|Publication number||US4921547 A|
|Application number||US 07/385,736|
|Publication date||May 1, 1990|
|Filing date||Jul 26, 1989|
|Priority date||Jul 26, 1989|
|Publication number||07385736, 385736, US 4921547 A, US 4921547A, US-A-4921547, US4921547 A, US4921547A|
|Original Assignee||Vickers Incorporated|
|Export Citation||BiBTeX, EndNote, RefMan|
|Patent Citations (6), Referenced by (23), Classifications (12), Legal Events (7)|
|External Links: USPTO, USPTO Assignment, Espacenet|
The present invention relates to a valve assembly for regulating the flow of hydraulic fluid used in an hydraulic circuit for a machine or vehicle. More particularly, the invention is directed to a proportional priority flow regulator valve constituting a valve component in a composite multiple-element valve assembly.
Flow regulator valves of the general type of the present invention find utility in many different hydraulic circuits for machines and vehicles where it is desired to have the option of providing a regulated flow output, on a priority basis, to a particular selectable device or machine. The present invention finds utility in a system in which a pump or other supply source of hydraulic fluid under pressure is capable of various rates of fluid-flow output. Utilization of the valve of the invention ensures that all of the pumped fluid is directed, on a priority basis, first to provide a regulated rate of flow through a regulated output port of the valve, and to direct any excess of fluid to a by-pass port.
The present invention relates to proportional priority flow regulator valve structure constituting cartridge-type valve elements in a composite multiple element valve assembly The regulator operates in an hydraulic circuit to receive pressurized fluid from a pump or other supply and responds to variations in fluid pressure and fluid flow rates acting hydraulically on a pair of inter-dependent spring-biased spools of a novel modulated orifice valve to provide a modulated orifice for delivery of a controlled fluid flow supply to a pressure compensated priority flow divider valve to divide flow on a priority basis to a fluid-driven mechanism, and to direct excess fluid to a by-pass port.
It is a general object of the present invention to provide, in conjunction with cooperating cartridge-type valve elements all housed in the same valve body or manifold and including a modulated pressure relief valve and a priority flow divider valve, a cartridge-type modulated orifice valve.
The resulting combination of intercoupled valves establishes a regulated flow output ensuring that fluid pumped is directed, in a priority basis, first to a regulated output port and any excess to a by-pass port.
In a preferred embodiment the modulated orifice spool (MOS) valve of the invention includes a principal spool having a "long stroke" and biased by a "high-rate" spring. The combination described ensures more reliable operation by reducing adverse effects ordinarily resulting from internal friction, inertia and fluid viscosity, and providing positive valve positioning and operation (opening and closing of ports and passages smoothly and definitively).
It is a related feature of the invention that there is provided a series of spirally arranged ports or apertures supplying the capability of a more or less "infinite" variation in the size of an outlet port within its physical limits.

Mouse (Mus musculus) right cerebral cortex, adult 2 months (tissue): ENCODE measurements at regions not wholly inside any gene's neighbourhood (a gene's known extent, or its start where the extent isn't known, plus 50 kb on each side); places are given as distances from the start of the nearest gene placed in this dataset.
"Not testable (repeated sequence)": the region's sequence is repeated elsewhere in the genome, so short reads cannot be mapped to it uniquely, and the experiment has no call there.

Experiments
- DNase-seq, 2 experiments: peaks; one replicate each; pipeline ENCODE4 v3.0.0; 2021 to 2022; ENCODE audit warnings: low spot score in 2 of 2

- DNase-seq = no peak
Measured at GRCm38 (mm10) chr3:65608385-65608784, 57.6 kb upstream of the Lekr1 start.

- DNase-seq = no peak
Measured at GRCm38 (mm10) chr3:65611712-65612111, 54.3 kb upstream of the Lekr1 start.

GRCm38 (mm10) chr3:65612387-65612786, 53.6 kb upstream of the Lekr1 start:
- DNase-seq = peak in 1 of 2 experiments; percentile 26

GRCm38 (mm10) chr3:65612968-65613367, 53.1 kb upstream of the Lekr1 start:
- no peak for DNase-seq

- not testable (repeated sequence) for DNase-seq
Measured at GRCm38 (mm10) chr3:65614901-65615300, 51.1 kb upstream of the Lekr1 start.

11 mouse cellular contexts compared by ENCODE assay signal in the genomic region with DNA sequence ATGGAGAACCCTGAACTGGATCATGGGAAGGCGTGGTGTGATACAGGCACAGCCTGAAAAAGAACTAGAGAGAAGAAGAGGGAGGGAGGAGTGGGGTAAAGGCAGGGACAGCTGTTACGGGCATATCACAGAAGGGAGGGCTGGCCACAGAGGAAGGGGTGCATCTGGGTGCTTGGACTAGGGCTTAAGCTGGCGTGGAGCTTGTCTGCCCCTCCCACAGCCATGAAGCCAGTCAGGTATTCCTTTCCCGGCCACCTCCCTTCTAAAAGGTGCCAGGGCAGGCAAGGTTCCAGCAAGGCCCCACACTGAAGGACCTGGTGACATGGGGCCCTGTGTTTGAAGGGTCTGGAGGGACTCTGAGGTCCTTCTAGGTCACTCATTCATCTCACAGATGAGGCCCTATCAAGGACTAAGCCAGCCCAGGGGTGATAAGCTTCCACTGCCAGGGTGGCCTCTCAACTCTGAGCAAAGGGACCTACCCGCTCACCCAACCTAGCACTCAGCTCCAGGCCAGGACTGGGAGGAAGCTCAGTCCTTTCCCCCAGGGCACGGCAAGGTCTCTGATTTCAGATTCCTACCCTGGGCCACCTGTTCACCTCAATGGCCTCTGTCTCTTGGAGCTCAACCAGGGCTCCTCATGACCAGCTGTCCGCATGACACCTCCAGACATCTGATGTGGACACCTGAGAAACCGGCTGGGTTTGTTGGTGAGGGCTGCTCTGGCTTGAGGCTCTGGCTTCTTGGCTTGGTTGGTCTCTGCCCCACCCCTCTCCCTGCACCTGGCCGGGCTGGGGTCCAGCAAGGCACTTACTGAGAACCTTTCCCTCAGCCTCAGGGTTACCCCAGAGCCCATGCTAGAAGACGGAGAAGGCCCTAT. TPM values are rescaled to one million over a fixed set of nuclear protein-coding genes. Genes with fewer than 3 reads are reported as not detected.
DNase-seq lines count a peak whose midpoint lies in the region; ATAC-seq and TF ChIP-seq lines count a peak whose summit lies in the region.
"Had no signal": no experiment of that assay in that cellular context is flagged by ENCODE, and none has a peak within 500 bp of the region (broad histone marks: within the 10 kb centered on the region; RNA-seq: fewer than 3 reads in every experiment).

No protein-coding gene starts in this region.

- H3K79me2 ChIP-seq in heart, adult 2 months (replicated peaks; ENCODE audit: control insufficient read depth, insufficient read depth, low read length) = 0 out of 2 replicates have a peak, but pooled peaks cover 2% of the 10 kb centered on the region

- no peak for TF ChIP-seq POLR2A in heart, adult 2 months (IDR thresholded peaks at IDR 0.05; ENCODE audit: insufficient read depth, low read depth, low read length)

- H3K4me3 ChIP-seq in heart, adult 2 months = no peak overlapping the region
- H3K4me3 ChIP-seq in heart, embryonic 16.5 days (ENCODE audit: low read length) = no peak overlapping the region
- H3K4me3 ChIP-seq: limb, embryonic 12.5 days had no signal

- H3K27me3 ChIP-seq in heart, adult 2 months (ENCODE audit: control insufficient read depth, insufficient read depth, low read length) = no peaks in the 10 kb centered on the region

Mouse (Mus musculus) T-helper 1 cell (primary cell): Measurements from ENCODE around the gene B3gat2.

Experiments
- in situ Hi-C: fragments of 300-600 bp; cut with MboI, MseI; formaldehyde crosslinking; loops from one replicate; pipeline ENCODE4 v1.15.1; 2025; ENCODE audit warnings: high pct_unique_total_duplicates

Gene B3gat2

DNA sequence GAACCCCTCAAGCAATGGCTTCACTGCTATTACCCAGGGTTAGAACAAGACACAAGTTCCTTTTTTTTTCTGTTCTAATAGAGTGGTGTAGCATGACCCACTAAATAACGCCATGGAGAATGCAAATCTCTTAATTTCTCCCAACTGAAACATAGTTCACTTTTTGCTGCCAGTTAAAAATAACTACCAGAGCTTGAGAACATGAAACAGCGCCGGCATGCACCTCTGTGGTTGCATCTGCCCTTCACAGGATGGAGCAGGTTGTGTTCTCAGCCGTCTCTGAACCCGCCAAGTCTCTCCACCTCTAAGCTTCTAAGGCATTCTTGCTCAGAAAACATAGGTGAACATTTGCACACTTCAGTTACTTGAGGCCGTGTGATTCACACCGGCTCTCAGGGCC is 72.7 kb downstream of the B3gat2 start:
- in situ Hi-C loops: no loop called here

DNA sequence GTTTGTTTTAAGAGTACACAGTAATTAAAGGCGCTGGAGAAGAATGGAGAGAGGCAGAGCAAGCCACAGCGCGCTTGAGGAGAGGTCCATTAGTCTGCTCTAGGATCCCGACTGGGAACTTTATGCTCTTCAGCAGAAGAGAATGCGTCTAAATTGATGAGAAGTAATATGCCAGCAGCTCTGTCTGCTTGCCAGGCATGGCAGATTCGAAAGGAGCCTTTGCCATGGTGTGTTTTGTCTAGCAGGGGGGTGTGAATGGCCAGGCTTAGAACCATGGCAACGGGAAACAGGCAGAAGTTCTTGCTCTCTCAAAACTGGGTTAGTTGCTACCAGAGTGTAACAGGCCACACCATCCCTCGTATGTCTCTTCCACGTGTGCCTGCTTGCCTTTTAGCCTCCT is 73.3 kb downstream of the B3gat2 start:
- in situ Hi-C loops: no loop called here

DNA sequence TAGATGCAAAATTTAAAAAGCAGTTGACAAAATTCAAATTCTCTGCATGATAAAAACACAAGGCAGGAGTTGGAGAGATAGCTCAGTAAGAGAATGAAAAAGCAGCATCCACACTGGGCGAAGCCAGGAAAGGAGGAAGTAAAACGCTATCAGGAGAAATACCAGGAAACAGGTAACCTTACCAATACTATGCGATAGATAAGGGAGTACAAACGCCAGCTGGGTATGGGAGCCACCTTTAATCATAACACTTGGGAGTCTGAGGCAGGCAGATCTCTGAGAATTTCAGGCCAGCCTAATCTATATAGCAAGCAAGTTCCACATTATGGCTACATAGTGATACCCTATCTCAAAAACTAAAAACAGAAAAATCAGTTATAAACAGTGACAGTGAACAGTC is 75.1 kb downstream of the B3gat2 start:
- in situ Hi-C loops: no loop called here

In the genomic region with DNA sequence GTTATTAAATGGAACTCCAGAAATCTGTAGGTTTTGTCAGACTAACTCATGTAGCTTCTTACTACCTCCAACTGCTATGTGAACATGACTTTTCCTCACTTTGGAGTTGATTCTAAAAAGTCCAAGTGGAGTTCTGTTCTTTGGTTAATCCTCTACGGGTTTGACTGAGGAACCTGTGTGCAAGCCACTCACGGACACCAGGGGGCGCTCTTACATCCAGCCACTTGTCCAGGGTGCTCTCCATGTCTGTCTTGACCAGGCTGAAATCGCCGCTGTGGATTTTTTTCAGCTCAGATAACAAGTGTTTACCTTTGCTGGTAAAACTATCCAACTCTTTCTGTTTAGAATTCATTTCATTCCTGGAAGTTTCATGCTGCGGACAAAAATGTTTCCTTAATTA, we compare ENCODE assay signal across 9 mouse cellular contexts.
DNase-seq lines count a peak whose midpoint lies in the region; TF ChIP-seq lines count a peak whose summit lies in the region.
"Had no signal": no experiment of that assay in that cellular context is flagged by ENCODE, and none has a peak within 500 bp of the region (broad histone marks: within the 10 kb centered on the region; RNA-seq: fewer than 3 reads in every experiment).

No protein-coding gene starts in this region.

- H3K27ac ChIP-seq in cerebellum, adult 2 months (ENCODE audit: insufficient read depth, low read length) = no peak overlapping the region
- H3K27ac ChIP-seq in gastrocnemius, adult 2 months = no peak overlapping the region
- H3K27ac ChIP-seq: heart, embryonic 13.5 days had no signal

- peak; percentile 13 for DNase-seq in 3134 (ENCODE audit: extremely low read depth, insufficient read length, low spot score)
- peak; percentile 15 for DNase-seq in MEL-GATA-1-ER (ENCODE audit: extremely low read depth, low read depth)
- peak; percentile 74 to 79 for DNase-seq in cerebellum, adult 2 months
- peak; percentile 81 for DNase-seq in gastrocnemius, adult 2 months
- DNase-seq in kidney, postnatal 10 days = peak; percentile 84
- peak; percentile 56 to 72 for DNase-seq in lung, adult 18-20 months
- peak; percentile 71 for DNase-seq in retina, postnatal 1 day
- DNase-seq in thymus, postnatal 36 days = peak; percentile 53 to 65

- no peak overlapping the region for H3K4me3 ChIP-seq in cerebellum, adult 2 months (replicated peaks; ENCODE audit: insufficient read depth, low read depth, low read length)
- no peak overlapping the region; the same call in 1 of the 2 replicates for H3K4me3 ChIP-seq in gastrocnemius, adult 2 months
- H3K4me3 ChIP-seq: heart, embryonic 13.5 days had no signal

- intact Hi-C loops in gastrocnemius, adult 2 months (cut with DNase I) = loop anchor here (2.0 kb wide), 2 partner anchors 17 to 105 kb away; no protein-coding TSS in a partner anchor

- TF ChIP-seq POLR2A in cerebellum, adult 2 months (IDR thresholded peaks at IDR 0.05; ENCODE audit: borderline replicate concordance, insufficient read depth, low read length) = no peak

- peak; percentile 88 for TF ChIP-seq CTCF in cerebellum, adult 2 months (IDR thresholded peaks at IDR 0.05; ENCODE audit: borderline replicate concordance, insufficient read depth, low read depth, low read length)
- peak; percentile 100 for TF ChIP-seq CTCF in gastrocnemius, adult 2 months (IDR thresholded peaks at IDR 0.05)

Yet another important feature of the invention is the use of a pressure compensating flow regulator for controlling a pilot flow, thereby enhancing the overall accuracy, smoothness of operation, and the reliability of the overall fluid flow control system.
Another significant mechanical refinement provided by the modulated orifice valve of the invention is the provision of a plurality of passageways each of a diameter less than but having a combined overall cross section greater than that of a flow regulating inlet orifice supplied by the passageways. This arrangement establishes the passageways as an effective filter or screen to prevent contaminants from reaching and obstructing the flow-control orifice.
Still another feature of the modulated orifice valve of the invention is the prevention of back-up pressure build-up from fluid leakage The valve is provided with a helically arrayed series of ports so disposed that when a principal spool or piston of the valve is fully retracted, so as to shut-off fluid pressure from a supply line, one of the ports of the helical series is partially uncovered and connected to a drain.
The foregoing, as well as other objects, features and advantages of the invention will become evident upon reading the following detailed description of the illustrated embodiment, considered together with the drawings wherein:
FIG. 1 is a top view, partially in section, of a valve body or manifold indicating schematically the relative placement and interconnections of a plurality of intercooperating valve elements or cartridges and also showing input and exhaust passages and ports;
FIG. 2 is a side view, partly in section, of one of the valve cartridges housed in a valve body finding utility in the present invention and indicating schematically connections with the modulated orifice valve of the invention;
FIG. 3 is a relatively enlarged, side view, partly in section and illustrating the modulated spool orifice valve of the invention; and
FIG. 4 is a fragmentary view similar to FIG. 3 showing a modified form of the invention.
As shown in FIG. 1 of the drawings, there is provided a valve body or manifold 10 having an inlet or pressure inlet port 12 connectable with a pump (not shown) or other source of fluid under pressure and an outlet port 14 connectable with a tank or drain (not shown). The valve body 10 is also provided with a port 16 for providing a regulated output flow of fluid which is to be directed to an element such as a hydraulic motor, piston or the like of a machine to be actuated.